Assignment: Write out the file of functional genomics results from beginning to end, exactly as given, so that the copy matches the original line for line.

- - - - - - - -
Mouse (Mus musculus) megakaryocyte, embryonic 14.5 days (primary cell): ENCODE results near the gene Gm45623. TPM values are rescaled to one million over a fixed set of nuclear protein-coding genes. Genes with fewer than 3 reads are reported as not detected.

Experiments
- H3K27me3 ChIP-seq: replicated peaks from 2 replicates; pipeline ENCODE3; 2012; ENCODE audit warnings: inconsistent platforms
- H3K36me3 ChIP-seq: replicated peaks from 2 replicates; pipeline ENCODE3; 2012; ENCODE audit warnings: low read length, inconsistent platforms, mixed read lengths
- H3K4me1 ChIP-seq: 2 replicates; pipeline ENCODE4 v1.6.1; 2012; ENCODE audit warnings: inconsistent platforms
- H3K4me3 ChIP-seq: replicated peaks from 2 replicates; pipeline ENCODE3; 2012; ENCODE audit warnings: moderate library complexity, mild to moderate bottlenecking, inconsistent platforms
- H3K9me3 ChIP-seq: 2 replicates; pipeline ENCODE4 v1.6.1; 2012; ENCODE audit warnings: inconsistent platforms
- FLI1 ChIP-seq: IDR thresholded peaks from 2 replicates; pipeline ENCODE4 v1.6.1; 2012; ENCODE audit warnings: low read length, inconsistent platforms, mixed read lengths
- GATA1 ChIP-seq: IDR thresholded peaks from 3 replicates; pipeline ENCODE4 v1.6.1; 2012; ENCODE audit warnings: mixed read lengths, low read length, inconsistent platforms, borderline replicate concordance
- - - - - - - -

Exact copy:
Mouse (Mus musculus) megakaryocyte, embryonic 14.5 days (primary cell): ENCODE results near the gene Gm45623. TPM values are rescaled to one million over a fixed set of nuclear protein-coding genes. Genes with fewer than 3 reads are reported as not detected.

Experiments
- H3K27me3 ChIP-seq: replicated peaks from 2 replicates; pipeline ENCODE3; 2012; ENCODE audit warnings: inconsistent platforms
- H3K36me3 ChIP-seq: replicated peaks from 2 replicates; pipeline ENCODE3; 2012; ENCODE audit warnings: low read length, inconsistent platforms, mixed read lengths
- H3K4me1 ChIP-seq: 2 replicates; pipeline ENCODE4 v1.6.1; 2012; ENCODE audit warnings: inconsistent platforms
- H3K4me3 ChIP-seq: replicated peaks from 2 replicates; pipeline ENCODE3; 2012; ENCODE audit warnings: moderate library complexity, mild to moderate bottlenecking, inconsistent platforms
- H3K9me3 ChIP-seq: 2 replicates; pipeline ENCODE4 v1.6.1; 2012; ENCODE audit warnings: inconsistent platforms
- FLI1 ChIP-seq: IDR thresholded peaks from 2 replicates; pipeline ENCODE4 v1.6.1; 2012; ENCODE audit warnings: low read length, inconsistent platforms, mixed read lengths
- GATA1 ChIP-seq: IDR thresholded peaks from 3 replicates; pipeline ENCODE4 v1.6.1; 2012; ENCODE audit warnings: mixed read lengths, low read length, inconsistent platforms, borderline replicate concordance